Sports drinks have grown popularity among people who are active in sports or who are physically active. However, recently, concerns on the use of sports drink have grown a lot especially among children. Parents and coaches have been hearing conflicting advice over the safety of these drinks for the young athlete, as well as the child who may be drinking them while not active in a sport. So, the question has come up: “Should children use sports drinks?” While it may not be possible to answer the question entirely, as there will always be differing opinions, some facts should be considered while looking at some of the common misconceptions.
•Less acid content of sports drink which prevents dental cavities
Unlike fruit juices and soft drinks, sports drinks have a lesser acid content which may cause dental caries and the same reason for the advice that straw should be used when drinking any acidic drink, that is, to prevent dental erosion.
•Water is not always the best hydrator. In less than 45 minutes, water can quench thirst but for only short periods of physical activity. Sports drinks on the other hand, since it contains electrolytes, it can definitely rehydrate a person during a vigorous physical activity which will maintain performance levels and water can be used along with these drinks to stop thirst.
•Sports drinks have lesser sugar content preventing weight gain. In contrast to most of fruit juices or soft drinks, the sugar in sports drinks is half the amount found in fruit juices and soft drink. Sports drinks only become a problem if they are not used properly, as with any other juice. Sports drinks are best if taken just before and during physical activity, with water being the drink of choice through the rest of the day.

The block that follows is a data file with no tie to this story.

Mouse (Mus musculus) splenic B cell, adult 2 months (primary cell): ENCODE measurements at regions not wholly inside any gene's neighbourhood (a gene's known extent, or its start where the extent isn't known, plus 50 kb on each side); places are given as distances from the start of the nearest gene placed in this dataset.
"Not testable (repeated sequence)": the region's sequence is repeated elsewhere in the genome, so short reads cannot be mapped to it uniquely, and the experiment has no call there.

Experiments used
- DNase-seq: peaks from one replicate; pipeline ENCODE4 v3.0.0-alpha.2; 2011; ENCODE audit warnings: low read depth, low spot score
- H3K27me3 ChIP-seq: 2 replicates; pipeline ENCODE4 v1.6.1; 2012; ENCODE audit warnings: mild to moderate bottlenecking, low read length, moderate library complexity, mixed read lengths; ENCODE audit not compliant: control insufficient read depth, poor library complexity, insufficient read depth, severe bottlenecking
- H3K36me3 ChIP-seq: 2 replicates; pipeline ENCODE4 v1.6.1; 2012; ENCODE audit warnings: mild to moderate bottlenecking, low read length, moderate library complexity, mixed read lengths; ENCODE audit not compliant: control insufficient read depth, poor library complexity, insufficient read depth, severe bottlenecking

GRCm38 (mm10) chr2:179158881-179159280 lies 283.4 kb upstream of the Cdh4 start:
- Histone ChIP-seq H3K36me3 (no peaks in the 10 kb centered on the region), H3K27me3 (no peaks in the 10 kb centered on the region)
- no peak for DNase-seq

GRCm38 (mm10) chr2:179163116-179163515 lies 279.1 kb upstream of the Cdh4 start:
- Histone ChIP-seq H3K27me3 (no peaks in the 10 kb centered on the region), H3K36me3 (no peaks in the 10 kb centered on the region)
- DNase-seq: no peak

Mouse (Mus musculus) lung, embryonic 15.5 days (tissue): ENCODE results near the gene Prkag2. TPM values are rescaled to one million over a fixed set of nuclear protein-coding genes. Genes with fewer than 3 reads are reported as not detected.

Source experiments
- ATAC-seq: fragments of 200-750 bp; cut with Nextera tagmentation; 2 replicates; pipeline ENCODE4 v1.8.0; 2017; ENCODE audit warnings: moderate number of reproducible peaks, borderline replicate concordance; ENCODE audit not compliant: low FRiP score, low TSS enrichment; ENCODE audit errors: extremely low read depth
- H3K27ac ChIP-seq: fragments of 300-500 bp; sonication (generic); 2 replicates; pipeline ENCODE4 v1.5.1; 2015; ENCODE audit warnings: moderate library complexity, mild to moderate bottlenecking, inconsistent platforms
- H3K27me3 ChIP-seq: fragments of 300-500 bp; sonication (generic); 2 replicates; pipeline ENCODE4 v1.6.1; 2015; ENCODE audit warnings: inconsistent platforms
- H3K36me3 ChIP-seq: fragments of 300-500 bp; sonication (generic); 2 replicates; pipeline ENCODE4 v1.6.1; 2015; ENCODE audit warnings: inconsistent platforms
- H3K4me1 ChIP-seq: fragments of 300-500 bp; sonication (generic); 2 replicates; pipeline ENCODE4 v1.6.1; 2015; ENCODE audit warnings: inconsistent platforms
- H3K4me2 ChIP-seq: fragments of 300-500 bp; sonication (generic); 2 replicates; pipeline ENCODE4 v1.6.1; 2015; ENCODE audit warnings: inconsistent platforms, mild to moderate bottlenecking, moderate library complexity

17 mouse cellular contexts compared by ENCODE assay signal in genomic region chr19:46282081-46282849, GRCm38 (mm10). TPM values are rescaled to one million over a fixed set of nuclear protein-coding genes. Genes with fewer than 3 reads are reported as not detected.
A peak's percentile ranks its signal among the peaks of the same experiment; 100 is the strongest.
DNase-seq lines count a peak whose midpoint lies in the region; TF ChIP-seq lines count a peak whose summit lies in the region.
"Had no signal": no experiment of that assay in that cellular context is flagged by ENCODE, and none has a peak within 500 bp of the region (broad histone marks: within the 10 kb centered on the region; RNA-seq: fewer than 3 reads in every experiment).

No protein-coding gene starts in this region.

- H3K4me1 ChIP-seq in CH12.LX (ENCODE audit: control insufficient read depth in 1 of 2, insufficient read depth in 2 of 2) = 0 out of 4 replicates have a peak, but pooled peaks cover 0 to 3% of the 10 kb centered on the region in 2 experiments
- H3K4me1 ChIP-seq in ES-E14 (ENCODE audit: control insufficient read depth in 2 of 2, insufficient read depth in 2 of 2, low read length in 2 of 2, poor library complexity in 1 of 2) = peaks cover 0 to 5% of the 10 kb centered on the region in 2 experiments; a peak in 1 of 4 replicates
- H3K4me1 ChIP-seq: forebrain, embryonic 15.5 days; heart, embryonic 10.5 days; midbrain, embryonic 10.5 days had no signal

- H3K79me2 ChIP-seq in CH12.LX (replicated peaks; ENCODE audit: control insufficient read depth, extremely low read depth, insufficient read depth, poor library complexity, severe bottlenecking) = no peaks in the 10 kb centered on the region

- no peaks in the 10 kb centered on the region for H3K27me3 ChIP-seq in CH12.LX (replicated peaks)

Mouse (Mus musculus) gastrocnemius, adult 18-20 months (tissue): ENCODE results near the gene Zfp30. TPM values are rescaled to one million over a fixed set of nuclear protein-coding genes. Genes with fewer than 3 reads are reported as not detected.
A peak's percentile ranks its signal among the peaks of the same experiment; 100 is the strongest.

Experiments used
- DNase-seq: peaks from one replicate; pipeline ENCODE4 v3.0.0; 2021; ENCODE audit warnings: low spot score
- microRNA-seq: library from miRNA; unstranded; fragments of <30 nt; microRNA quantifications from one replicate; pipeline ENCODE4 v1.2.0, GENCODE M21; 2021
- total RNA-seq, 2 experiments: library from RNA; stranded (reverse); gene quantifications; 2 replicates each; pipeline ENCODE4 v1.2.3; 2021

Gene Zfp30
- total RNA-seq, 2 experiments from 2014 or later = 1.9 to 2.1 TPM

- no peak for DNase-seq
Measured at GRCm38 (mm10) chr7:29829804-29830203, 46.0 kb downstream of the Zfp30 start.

•Sports drinks are no higher in salt than a glass of milk or a piece of bread. Sodium will actually stimulate a child’s thirst, which is a good thing since children do not typically have a good voluntary intake of fluid.
•Sports drinks do not cause stomach upset, as long as large amounts are not consumed in a short period of time. These drinks actually work to stimulate the rate at which fluids and carbohydrates empty from the stomach.
Do not interchange sports drink and energy drinks because they are not the same. Energy drinks are not safe for children as they contain high levels of caffeine in them. These high levels of caffeine can disrupt sleep, cause anxiety and even bedwetting problems. Energy drinks also contain high levels of carbohydrates – almost double that of sports drinks. Sports drinks only contain salts and carbohydrates to replace those lost during perspiration, while energy drinks contain caffeine to act as a stimulant for short bursts of energy.
In the end, should children use sports drinks? Provided they are not being used inappropriately, these drinks are generally safe and are a good source of necessary hydration for children involved in high activity sports.